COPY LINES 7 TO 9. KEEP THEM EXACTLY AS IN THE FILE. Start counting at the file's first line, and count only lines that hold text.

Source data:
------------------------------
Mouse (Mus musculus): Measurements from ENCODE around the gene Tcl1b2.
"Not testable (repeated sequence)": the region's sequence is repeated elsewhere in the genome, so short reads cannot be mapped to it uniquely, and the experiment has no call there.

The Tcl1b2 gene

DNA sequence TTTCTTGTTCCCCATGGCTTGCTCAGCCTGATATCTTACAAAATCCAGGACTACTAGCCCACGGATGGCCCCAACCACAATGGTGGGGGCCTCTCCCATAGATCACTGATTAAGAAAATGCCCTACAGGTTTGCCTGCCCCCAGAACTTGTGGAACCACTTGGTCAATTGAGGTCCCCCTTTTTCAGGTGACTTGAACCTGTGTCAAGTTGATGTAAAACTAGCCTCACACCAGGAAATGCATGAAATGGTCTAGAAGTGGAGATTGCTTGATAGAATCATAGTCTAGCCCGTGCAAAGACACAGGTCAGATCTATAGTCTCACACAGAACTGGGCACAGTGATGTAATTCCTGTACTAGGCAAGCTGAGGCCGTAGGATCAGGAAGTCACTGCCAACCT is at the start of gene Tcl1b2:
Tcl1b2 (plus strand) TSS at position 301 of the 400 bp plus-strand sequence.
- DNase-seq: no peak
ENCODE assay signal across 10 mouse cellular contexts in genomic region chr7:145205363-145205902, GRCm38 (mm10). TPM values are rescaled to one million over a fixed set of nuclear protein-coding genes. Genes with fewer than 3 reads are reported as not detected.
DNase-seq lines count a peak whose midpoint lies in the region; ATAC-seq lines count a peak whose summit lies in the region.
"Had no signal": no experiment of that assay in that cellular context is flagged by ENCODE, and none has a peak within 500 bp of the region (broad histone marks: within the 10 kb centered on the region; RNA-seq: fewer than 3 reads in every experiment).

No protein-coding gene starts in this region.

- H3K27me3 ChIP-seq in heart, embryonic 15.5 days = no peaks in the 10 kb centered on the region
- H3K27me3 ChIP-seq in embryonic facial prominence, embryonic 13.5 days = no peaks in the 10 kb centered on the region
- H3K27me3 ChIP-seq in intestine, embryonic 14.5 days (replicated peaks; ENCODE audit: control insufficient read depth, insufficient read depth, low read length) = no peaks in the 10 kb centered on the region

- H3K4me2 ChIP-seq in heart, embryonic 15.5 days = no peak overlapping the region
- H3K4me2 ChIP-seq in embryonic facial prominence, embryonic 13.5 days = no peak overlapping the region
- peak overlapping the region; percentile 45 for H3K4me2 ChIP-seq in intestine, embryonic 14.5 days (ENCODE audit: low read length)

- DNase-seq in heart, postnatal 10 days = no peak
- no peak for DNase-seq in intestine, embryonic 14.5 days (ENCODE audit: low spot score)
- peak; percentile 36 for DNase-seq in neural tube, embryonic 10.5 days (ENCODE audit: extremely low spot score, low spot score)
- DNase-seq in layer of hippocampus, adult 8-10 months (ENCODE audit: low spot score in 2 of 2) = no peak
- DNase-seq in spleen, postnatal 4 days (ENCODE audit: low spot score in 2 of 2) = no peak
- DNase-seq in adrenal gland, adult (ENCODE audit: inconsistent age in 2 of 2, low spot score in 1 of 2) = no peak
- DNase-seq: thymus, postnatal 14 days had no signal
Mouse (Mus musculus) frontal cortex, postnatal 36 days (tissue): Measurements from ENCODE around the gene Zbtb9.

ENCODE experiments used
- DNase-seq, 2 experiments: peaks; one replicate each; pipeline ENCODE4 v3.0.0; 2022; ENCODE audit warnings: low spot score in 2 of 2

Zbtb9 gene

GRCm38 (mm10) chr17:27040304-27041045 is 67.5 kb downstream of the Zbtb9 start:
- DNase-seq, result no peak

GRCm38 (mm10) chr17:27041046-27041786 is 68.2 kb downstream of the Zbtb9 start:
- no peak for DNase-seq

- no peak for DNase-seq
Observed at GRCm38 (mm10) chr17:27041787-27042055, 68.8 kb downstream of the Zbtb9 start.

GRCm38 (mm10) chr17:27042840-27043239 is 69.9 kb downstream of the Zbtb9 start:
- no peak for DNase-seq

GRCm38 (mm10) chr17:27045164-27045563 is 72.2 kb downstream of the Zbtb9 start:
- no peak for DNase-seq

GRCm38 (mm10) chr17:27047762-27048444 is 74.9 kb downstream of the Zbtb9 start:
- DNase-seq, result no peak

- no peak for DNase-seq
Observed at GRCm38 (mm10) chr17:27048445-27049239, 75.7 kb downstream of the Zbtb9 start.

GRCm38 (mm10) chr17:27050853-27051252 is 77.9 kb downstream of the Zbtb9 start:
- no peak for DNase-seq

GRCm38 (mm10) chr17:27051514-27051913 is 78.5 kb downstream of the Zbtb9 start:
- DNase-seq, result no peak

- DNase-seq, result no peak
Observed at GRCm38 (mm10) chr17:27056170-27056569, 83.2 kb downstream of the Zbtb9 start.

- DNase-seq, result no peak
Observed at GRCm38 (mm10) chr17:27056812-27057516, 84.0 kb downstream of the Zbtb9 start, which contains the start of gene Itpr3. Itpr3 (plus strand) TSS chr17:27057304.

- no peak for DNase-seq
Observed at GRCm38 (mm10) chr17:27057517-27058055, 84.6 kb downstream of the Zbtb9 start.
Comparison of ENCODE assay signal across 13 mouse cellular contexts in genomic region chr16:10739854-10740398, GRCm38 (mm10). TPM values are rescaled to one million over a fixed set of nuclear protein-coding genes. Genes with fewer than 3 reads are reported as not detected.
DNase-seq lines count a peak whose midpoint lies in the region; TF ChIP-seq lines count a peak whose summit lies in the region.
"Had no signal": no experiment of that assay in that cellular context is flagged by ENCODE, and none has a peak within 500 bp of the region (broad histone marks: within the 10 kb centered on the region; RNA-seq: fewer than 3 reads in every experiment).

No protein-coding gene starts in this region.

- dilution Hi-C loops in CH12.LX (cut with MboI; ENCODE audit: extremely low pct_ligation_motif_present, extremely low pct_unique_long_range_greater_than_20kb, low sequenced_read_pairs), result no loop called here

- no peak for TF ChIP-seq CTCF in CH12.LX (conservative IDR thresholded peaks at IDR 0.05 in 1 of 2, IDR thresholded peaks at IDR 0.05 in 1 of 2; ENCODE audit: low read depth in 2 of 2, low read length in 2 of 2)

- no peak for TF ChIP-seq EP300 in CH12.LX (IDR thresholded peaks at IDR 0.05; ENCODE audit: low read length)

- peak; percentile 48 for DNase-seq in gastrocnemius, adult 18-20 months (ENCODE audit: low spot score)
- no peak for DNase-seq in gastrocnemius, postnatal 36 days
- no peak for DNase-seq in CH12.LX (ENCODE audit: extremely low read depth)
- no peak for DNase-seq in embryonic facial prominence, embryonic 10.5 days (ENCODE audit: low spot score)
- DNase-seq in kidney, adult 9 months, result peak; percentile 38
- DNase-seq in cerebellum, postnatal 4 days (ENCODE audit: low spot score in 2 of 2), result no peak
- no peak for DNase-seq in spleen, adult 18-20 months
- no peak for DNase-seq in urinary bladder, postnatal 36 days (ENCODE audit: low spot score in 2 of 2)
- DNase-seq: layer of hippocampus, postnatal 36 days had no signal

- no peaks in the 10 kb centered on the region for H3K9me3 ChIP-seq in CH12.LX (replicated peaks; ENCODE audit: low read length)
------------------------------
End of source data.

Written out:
ENCODE assay signal across 10 mouse cellular contexts in genomic region chr7:145205363-145205902, GRCm38 (mm10). TPM values are rescaled to one million over a fixed set of nuclear protein-coding genes. Genes with fewer than 3 reads are reported as not detected.
DNase-seq lines count a peak whose midpoint lies in the region; ATAC-seq lines count a peak whose summit lies in the region.
"Had no signal": no experiment of that assay in that cellular context is flagged by ENCODE, and none has a peak within 500 bp of the region (broad histone marks: within the 10 kb centered on the region; RNA-seq: fewer than 3 reads in every experiment).